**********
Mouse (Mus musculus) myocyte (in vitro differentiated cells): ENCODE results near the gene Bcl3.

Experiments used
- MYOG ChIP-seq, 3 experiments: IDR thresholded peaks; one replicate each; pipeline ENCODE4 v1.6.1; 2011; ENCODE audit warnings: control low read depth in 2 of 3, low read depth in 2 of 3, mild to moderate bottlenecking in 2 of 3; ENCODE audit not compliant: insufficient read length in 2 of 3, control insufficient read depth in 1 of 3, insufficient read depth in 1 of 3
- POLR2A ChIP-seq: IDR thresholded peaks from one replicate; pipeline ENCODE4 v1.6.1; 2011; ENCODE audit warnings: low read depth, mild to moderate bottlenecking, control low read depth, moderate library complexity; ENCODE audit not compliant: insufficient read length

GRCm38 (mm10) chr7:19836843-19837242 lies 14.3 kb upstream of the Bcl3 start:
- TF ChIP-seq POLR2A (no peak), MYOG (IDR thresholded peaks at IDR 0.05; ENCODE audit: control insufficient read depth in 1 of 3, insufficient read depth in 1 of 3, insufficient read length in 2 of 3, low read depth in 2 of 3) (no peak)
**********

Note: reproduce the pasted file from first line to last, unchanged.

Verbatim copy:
Mouse (Mus musculus) myocyte (in vitro differentiated cells): ENCODE results near the gene Bcl3.

Experiments used
- MYOG ChIP-seq, 3 experiments: IDR thresholded peaks; one replicate each; pipeline ENCODE4 v1.6.1; 2011; ENCODE audit warnings: control low read depth in 2 of 3, low read depth in 2 of 3, mild to moderate bottlenecking in 2 of 3; ENCODE audit not compliant: insufficient read length in 2 of 3, control insufficient read depth in 1 of 3, insufficient read depth in 1 of 3
- POLR2A ChIP-seq: IDR thresholded peaks from one replicate; pipeline ENCODE4 v1.6.1; 2011; ENCODE audit warnings: low read depth, mild to moderate bottlenecking, control low read depth, moderate library complexity; ENCODE audit not compliant: insufficient read length

GRCm38 (mm10) chr7:19836843-19837242 lies 14.3 kb upstream of the Bcl3 start:
- TF ChIP-seq POLR2A (no peak), MYOG (IDR thresholded peaks at IDR 0.05; ENCODE audit: control insufficient read depth in 1 of 3, insufficient read depth in 1 of 3, insufficient read length in 2 of 3, low read depth in 2 of 3) (no peak)